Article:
How does creativity play a role in your process of roasting? Are there physical or environmental things that you tap into as you’re in the role of roaster?
Creativity plays the largest role, in my experience, when roasting new coffees in the process I mentioned before. After that, the aim is consistency.
As far as my physical environment goes, I don’t really listen to music while I roast as roasting requires most of my senses and attention. I prefer roasting very early in the morning and alone to really be able to dedicate all of my attention to my work.
CreativeMornings attendee Ace Boothby enjoying his Blue Bottle coffee at CreativeMornings/New York. Photo by Bekka Palmer.
Creatives dream and imagine their projects having lives beyond them. I feel coffee is the same; it has a life beyond its processes, beyond the roaster. Do you have dreams for the coffees you roast?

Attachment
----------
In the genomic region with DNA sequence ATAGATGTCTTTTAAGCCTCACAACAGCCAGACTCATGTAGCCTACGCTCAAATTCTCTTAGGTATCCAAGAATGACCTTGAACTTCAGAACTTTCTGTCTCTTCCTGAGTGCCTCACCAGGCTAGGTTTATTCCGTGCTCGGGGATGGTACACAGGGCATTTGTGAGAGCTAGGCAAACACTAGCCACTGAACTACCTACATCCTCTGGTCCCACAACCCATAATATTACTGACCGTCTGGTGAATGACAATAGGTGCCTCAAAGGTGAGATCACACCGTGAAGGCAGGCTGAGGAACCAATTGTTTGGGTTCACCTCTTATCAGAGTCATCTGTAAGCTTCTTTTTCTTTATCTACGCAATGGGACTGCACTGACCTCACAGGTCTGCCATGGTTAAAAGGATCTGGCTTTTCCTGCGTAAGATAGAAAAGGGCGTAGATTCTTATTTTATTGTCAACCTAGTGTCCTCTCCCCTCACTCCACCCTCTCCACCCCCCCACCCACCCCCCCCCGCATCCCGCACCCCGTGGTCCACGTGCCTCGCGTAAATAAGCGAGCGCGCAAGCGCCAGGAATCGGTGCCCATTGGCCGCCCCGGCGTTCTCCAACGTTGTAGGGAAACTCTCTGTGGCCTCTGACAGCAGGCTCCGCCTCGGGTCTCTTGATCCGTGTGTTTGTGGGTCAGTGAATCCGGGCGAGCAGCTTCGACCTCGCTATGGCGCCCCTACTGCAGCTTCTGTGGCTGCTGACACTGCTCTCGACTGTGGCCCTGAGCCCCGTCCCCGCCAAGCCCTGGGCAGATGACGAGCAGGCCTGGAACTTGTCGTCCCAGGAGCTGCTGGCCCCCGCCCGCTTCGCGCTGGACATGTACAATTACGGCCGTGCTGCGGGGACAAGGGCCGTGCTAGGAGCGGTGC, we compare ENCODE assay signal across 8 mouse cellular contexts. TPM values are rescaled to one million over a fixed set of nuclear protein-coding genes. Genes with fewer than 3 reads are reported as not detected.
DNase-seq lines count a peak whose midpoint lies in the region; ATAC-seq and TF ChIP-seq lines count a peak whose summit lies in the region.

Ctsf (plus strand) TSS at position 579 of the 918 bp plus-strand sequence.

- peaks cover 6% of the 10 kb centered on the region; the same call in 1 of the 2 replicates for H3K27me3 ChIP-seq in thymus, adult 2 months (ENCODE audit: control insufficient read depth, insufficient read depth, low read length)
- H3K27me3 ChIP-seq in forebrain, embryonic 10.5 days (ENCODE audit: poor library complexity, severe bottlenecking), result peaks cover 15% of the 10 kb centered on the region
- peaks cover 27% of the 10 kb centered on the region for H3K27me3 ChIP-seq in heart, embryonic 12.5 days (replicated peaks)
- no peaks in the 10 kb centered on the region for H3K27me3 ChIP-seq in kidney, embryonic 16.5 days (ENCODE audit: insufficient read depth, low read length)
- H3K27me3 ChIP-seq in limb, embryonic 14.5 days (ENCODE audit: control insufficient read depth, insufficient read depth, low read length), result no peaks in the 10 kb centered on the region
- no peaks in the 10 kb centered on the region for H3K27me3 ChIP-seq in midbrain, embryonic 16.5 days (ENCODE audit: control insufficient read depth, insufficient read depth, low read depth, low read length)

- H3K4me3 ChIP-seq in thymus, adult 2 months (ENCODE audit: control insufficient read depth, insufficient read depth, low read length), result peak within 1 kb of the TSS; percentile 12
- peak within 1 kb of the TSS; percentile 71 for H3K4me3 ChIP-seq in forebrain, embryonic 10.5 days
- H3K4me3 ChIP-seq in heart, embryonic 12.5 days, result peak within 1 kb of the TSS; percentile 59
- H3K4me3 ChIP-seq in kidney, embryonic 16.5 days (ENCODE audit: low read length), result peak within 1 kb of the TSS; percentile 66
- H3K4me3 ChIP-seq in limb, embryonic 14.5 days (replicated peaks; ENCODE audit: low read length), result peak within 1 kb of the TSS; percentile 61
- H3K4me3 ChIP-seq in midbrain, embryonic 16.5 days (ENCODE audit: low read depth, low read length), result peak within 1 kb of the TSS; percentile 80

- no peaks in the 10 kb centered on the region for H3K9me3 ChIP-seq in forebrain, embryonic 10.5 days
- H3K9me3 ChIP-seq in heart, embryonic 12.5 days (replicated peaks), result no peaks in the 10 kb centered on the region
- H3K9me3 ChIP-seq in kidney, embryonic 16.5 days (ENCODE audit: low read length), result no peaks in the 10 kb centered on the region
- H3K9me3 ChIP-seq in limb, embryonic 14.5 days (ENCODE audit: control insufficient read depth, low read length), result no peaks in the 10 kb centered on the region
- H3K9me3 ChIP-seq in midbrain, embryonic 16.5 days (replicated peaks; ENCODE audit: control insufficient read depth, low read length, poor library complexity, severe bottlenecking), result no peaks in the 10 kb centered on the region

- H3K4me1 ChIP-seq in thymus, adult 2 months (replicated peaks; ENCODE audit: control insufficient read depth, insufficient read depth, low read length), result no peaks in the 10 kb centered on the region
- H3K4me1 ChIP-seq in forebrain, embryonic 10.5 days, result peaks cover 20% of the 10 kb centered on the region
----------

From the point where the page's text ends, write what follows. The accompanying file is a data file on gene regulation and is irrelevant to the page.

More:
I think about this a lot, too. I am very proud of my work and at Blue Bottle we spend a lot of time cupping every batch that we roast. Because of this, my relationship with any given coffee becomes very intimate and I am always discovering new things in coffees that I may not have picked up on before.
My hope is that any given customer has a good experience with the coffees that I roast; that they might taste what we have tasted and enjoy what we enjoy in it.
Lastly, summer is winding down, any suggestions for what’s in season now that a coffee drinker should explore or that they should look out for?
There are a lot of good Kenyan coffees right now. Gathithi AA from Koppi in Sweden, Miiri from Heart in Portland and the Mamuto AA from George Howell are a few of my favorites right now. There are also some great Central American coffees out right now, as well.
It looks like we need to take a coffee road trip - Kenya, London, Costa Rica anyone?
Our lovely display of Blue Bottle coffee at CreativeMornings/New York’s July event with Street Etiquette. Photo by Bekka Palmer.
A note of special thanks to this month’s CreativeMornings/New York chapter coffee purveyor from Blue Bottle, our barista Michael Bewley for facilitating our time with Justin Rodriguez and Justin himself.